Essential Workers Tell Their COVID-19 Stories
“Any moment you can catch it,” says one. "We are treated like garbage,” says another.
Not every worker can stay home during the COVID-19 pandemic.
Those deemed “essential” have clearance to leave to perform tasks deemed crucial for human safety and health.
And they risk exposure to COVID-19 by doing so.
We asked some of them to share their experiences. Names of individuals and some details have been withheld or altered to protect their identity and jobs. The stories have been edited slightly for clarity.
‘We are running ourselves ragged’
Lisa, a chef/supervisor at an assisted living facility: The residents where I work are 55 years of age and older and they all have some sort of behavioral health issue. Within the last couple weeks, we have had seven residents taken out for COVID-19 symptoms. The first one tested positive and has already passed away. The second is asymptomatic and still at the hospital, and the others are more recent, so we are waiting on their test results.
Our head nurse has been out sick for at least three weeks now. One of my employees in the kitchen had tested positive and has been out for two weeks. Other employees are scared and not coming in at all or are sick and haven’t gone for testing. We have been taking all the necessary precautions that we can, but it seems like that’s not stopping it.
We are so short-staffed that we are running ourselves ragged. Trying to order supplies has been crazy, too. They are either out, in short supply, or the delivery times have been pushed back so far that we’re only able to get what we can get. My oldest daughter also works there, so I am extra afraid of either one of us bringing it home to my other two daughters or my 72- year- old mother who lives upstairs from us and watches them.
I feel anxious and nervous, and I’m pretty much drained every day when I get home. To be honest, if they take any more residents out for this, I probably will stop going in. I have to do what I have to do to keep my family safe.
‘We get treated like garbage’
Jane, a housekeeper: I work at a local hospital. Unfortunately, I am considered an essential worker so there’s no staying at home. While I felt fortunate still having a job while everyone was losing theirs, the great risk of being infected and bringing it home was scary. As the days went by, it has become a nightmare working in this field.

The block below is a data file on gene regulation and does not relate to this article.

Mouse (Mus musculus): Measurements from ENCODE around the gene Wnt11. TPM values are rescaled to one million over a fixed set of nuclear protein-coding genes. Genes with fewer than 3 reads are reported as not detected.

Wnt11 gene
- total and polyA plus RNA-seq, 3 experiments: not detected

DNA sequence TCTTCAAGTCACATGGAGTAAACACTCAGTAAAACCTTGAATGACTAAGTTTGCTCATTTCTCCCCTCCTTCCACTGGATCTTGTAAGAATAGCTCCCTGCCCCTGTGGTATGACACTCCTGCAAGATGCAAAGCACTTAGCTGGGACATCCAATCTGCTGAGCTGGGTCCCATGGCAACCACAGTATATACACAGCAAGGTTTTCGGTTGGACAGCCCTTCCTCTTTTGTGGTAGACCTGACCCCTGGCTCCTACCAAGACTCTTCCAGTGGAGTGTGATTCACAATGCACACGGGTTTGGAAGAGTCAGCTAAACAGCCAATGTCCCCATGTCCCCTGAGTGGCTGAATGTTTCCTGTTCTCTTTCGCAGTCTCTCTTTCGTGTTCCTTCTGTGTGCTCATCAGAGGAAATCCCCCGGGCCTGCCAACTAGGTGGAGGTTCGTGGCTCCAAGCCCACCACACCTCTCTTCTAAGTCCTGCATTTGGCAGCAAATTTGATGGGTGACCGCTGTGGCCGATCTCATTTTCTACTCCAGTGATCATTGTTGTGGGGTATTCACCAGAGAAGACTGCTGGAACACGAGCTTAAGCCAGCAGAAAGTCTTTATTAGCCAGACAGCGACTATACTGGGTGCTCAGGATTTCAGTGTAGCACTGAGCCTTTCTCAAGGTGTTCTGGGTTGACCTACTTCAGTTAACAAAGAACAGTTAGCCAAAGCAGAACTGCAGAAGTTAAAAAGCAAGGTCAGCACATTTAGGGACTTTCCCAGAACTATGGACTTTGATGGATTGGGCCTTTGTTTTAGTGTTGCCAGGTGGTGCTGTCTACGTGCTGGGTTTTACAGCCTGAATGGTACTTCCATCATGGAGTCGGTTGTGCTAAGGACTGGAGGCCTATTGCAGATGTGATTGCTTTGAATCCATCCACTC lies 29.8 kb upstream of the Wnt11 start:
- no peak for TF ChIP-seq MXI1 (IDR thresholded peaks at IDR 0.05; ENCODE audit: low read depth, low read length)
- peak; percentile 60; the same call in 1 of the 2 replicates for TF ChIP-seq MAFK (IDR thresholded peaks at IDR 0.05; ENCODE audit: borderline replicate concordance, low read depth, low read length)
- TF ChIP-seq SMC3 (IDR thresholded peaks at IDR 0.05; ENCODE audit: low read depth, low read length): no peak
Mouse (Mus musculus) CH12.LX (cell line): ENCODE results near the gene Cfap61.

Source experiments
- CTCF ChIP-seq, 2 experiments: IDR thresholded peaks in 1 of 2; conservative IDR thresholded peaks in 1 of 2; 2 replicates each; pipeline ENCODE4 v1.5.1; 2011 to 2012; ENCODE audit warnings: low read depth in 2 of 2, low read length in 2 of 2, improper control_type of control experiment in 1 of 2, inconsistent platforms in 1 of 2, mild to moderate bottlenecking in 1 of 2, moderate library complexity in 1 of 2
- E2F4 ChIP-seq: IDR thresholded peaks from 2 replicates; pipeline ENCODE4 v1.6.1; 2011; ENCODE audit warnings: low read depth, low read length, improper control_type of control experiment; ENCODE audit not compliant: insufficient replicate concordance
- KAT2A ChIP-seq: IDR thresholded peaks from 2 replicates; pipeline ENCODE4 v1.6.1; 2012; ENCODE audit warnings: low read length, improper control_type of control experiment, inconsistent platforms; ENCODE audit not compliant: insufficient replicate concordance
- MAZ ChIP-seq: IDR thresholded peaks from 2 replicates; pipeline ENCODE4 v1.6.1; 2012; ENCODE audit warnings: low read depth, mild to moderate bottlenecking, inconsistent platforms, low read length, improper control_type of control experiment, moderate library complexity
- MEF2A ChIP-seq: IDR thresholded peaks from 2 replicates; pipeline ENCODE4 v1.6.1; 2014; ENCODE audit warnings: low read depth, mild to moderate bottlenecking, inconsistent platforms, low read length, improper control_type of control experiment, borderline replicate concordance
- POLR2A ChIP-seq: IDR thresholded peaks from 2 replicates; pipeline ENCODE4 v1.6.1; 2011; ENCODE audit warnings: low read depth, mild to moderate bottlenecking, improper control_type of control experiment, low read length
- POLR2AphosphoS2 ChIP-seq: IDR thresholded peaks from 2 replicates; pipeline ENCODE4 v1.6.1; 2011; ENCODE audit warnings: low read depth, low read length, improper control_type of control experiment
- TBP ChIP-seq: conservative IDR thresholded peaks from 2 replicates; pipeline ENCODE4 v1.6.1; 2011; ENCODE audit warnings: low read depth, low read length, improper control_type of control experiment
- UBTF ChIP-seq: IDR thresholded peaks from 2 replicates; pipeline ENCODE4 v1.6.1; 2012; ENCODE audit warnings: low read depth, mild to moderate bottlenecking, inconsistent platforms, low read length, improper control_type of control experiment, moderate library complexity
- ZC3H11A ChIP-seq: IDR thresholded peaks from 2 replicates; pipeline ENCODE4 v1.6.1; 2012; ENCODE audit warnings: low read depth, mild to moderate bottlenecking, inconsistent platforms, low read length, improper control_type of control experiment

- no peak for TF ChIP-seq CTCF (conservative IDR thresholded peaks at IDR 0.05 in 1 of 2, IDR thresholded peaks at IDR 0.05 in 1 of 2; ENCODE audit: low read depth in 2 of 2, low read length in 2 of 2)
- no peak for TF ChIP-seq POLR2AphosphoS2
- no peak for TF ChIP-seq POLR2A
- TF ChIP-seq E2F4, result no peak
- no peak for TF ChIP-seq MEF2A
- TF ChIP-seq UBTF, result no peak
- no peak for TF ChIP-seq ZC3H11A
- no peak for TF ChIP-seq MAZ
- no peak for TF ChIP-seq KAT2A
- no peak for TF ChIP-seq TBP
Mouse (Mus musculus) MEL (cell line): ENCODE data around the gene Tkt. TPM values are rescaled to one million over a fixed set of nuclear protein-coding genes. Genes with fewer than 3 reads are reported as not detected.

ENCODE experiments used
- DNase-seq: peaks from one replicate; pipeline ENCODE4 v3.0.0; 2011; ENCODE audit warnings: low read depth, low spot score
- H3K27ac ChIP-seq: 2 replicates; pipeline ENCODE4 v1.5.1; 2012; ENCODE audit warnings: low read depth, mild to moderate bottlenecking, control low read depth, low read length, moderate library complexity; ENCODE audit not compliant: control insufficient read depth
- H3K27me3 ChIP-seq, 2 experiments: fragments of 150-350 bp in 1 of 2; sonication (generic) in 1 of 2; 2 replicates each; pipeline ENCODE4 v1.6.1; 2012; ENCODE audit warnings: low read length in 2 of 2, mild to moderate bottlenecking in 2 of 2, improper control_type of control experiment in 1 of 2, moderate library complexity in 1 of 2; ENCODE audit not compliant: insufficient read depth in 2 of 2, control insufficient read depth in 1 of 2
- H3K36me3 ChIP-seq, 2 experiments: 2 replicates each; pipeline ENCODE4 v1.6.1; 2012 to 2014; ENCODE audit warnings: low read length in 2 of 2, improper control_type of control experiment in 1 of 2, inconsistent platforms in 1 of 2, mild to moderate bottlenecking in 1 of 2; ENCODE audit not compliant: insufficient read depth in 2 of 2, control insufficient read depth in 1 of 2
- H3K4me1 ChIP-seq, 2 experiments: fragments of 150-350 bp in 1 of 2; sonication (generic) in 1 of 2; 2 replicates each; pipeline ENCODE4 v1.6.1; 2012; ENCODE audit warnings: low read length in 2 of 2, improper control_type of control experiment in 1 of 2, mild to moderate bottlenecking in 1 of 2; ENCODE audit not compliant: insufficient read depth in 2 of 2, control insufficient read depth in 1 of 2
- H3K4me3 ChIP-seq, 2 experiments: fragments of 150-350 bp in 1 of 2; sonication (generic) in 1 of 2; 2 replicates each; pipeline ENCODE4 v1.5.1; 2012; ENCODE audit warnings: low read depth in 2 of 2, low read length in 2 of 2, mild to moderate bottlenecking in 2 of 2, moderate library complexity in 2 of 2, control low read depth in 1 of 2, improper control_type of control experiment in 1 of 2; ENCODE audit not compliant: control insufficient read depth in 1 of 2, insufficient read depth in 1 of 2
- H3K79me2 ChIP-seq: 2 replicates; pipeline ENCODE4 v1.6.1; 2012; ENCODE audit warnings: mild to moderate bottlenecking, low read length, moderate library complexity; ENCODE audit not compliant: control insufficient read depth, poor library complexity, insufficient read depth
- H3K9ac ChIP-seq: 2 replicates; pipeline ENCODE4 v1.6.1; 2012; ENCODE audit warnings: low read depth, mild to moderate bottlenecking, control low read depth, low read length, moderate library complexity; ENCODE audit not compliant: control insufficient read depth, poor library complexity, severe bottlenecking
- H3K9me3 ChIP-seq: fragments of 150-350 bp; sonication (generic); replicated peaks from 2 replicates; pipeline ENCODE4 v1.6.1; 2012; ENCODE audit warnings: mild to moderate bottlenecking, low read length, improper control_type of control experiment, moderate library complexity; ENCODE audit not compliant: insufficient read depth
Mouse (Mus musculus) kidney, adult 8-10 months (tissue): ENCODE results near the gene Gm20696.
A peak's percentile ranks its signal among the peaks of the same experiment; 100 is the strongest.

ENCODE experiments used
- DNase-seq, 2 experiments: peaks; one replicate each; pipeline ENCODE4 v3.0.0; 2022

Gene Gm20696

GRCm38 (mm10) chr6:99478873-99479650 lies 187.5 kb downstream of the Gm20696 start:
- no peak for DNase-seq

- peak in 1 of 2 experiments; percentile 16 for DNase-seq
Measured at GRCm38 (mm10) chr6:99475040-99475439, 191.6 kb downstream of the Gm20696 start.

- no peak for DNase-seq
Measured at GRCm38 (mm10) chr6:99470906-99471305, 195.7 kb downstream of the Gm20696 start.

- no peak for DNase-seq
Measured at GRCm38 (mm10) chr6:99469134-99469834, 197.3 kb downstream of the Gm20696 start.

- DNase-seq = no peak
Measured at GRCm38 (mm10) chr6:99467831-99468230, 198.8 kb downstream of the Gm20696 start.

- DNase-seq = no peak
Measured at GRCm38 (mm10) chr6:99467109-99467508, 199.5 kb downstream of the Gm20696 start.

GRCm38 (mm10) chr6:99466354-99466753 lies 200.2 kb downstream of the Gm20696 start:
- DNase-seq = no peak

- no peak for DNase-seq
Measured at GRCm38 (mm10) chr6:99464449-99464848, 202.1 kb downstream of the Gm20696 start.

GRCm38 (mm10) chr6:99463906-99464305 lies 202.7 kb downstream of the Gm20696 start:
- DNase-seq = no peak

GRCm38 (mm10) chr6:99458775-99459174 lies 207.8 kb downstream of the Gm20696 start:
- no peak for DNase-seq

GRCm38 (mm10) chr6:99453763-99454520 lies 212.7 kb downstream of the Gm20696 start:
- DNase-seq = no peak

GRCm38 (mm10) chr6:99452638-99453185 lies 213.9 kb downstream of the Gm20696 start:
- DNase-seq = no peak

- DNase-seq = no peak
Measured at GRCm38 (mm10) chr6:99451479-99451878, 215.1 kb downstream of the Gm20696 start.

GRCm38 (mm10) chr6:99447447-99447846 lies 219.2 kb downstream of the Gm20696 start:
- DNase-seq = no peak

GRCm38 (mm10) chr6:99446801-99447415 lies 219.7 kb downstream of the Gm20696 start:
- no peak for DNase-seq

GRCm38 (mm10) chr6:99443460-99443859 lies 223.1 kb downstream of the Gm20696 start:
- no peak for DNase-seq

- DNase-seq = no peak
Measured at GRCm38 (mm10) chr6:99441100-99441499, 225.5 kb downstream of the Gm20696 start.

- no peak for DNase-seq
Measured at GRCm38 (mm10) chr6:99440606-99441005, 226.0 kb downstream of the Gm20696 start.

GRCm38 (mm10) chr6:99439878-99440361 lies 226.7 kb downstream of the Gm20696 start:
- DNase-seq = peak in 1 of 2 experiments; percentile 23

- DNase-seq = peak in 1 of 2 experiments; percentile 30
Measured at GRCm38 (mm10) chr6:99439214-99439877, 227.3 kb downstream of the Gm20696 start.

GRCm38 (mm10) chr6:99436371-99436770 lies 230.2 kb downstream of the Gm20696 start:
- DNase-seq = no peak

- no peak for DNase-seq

We are treated horribly by our staff. We are not provided the right personal protective equipment, and we are forced to clean COVID-19 rooms and report to work sick. I’m currently under in-home quarantine due to symptoms. Even after reporting the symptoms, I was told to report to work, but instead went to the emergency room. I believe we are frontline workers, but we get treated like garbage.
‘I’ve revised my living will’
Linda, a public health nurse: Essential worker here. I used to work in an oncology setting. If you know cancer survivors, you know they feel a great deal of anxiety before they go in for their 3-6-9-12 month checkups. They fear finding out that they have cancer again.
I feel like that. Every. Single. Day. I sit on the edge of my bed thinking … is this the day? Will I bring it home today? If I do, how will I fare? I’ve revised my living will just to make sure, if my life were to end, it ends as I want it to.
‘We get yelled at, spit on and called names’
Maria: I work at Walmart and as a tax preparer. At Walmart, it’s like Black Friday every single day. I have been yelled at for not having toilet paper and called an [expletive] at work for asking for ID to sell ammunition. Tax preparation has increased due the stimulus check and we get nonstop calls about it. It has been stressful, but I am thankful I am able to work when so many cannot. But kindness does go a long way.
I worry so much about my daughter who just had my first grandbaby. I have not met her because there’s no way I am putting them at risk. My heart hurts due to the fact a lot of people don’t appreciate what we as retailers go through every day since this started. We get yelled at, spit on and called names. Just always remember: Do unto others as you would want done to you. One person, one cart. If you don’t have to go out, don’t. Don’t risk your family.